Even though I had learned the hard way that listening to my body in grief was the most useful strategy, I hadn’t lived through another big loss myself since learning the lesson. Living through fresh loss with insight gleaned from my past loss was like carrying a mini-mentor with me through the whole process. So I held onto faith that my body was telling me what I needed.
Thus it seemed miraculous to my present self that listening to my body’s need to lie around and restore during the most ripped-open phase of my grief did indeed allow me to heal and restore:
On my birthday in November, eleven months after my losses, I spontaneously needed to swim. Hard. In the cold water.
My body and soul needed to move — to expend energy, to feel blood pumping through my veins and cold water on my skin — in order to affirm my gratitude for still getting to be alive to mark another year while people I loved were no longer fortunate enough to have bodies that could know such joy. My arms reached and my legs kicked, and I felt at one with all the people I love, past and present. My heart burst wide with wonder as I felt it all.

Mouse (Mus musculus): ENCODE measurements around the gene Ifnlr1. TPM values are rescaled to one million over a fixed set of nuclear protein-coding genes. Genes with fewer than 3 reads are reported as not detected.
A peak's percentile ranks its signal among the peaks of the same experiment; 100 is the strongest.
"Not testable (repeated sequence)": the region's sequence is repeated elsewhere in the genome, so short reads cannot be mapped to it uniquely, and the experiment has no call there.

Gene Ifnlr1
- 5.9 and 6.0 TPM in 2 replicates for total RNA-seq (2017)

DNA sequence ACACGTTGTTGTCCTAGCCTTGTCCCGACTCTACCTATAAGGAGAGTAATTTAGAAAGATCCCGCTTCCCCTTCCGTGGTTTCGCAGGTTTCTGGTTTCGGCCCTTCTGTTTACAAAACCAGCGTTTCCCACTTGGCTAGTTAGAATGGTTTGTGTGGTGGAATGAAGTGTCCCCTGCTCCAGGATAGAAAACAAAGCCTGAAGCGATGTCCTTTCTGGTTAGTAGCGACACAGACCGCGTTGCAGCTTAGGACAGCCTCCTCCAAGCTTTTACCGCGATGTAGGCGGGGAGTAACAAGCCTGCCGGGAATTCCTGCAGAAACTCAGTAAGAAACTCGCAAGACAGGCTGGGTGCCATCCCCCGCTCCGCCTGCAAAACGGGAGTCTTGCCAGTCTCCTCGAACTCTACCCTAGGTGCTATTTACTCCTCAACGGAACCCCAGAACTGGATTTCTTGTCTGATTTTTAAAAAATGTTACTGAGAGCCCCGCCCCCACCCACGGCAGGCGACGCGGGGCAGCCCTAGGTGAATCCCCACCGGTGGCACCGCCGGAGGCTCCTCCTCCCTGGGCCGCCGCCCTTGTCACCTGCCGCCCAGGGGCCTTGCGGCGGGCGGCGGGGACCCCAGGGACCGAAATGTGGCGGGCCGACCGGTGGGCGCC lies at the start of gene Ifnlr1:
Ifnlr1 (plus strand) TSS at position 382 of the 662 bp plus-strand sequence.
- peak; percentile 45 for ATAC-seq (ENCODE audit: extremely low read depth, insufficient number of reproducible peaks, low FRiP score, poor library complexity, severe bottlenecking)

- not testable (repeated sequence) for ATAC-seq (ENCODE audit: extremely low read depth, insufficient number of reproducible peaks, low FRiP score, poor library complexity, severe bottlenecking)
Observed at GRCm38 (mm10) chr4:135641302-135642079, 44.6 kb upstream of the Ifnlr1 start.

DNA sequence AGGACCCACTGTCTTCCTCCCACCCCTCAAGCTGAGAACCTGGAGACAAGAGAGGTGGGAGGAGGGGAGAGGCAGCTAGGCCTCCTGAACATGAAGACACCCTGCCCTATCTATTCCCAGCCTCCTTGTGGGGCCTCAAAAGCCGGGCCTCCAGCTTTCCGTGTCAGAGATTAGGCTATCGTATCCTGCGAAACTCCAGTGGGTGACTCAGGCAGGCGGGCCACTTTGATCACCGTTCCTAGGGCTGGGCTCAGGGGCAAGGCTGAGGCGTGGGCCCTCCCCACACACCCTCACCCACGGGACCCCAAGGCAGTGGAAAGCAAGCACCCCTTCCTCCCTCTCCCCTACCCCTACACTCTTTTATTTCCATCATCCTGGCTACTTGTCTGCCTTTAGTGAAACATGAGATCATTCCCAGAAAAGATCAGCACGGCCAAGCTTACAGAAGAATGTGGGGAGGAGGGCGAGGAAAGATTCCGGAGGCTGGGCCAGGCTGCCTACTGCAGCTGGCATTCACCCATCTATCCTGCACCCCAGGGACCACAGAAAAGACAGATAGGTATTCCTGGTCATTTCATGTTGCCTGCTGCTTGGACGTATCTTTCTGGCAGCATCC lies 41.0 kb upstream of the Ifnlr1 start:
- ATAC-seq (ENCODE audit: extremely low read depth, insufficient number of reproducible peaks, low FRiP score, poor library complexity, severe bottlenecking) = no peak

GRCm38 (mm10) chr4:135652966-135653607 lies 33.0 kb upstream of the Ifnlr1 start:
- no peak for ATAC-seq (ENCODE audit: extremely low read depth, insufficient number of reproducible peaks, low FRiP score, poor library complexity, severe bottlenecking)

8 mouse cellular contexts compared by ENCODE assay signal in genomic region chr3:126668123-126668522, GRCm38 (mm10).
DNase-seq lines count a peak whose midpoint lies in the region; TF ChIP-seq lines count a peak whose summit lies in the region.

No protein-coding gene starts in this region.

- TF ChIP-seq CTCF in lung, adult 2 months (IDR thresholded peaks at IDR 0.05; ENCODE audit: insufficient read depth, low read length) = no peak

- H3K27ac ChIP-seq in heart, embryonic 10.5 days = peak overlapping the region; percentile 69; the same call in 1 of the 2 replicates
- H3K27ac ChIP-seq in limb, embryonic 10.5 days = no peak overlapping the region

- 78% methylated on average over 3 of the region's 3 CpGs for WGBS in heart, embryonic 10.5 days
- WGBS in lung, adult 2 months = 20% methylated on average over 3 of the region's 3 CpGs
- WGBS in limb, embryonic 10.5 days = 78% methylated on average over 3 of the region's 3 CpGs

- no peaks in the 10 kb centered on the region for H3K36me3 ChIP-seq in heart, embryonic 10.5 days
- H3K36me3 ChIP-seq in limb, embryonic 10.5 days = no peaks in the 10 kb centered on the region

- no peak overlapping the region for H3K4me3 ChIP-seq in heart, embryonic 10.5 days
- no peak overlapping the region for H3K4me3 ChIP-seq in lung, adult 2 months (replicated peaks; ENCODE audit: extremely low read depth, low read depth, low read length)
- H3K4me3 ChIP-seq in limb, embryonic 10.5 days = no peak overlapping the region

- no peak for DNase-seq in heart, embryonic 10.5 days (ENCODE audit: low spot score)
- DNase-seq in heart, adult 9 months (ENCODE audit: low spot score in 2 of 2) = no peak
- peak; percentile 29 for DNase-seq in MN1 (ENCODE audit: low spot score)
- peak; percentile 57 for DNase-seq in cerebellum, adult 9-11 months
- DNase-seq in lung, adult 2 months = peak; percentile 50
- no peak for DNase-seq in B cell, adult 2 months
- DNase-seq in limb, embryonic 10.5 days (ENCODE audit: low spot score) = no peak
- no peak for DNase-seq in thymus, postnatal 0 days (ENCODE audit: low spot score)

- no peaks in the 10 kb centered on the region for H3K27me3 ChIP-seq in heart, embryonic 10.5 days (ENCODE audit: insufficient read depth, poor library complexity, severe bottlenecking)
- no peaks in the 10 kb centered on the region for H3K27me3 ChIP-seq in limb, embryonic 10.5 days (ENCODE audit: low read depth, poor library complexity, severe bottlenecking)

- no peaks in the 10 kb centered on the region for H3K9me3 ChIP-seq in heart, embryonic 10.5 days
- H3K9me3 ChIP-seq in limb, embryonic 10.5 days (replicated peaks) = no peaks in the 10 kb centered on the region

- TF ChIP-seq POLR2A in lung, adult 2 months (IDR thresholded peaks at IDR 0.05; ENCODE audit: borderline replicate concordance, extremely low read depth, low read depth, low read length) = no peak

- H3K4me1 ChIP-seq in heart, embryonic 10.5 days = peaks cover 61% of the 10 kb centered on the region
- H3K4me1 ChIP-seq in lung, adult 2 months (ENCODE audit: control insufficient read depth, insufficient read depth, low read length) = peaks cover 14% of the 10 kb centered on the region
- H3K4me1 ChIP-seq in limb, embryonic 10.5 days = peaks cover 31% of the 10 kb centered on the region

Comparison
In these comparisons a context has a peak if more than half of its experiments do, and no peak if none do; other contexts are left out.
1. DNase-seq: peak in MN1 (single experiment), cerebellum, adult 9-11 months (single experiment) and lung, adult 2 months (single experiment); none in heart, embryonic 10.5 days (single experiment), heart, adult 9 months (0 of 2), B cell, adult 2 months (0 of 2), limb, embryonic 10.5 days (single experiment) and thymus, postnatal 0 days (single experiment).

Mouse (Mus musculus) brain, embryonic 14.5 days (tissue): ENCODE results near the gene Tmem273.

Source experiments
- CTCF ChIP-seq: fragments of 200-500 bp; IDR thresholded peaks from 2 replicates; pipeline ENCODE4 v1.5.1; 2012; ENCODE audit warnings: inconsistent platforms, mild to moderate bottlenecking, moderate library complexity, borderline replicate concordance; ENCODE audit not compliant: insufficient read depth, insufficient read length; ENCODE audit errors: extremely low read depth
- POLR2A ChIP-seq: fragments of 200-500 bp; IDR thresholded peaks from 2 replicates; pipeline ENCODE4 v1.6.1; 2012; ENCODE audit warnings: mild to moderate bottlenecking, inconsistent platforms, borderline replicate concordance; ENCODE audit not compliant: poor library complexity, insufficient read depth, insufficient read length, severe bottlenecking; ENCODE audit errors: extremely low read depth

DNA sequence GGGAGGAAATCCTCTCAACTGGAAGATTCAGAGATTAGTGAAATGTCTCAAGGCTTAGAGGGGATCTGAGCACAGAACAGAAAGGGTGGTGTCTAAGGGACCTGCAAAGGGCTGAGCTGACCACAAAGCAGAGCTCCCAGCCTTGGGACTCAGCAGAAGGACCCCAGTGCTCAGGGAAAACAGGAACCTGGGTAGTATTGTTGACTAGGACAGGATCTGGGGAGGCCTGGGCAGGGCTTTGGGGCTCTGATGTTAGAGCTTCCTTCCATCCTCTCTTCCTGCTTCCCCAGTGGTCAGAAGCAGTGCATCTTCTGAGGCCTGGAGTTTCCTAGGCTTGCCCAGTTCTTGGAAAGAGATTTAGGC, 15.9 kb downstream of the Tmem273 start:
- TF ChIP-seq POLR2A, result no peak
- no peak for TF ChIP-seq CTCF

Swimming on my birthday reignited my desire to swim regularly, so I picked it back up again, at the beginning of winter, without any hesitation. My body guided me through the whole process, down and through, and back up again. Amazing.
(Not that I’m “finished” with my grief, and not that I don’t still have sluggish days. It’s just that the phase of needing to pull in constantly has moved through, at least for now…)
If you’re grieving your own loss, or experiencing an intense emotional situation of some other kind, your body might tell you something similar to what mine did during this time of my loss. Or it might tell you something different. Every loss and every body is unique.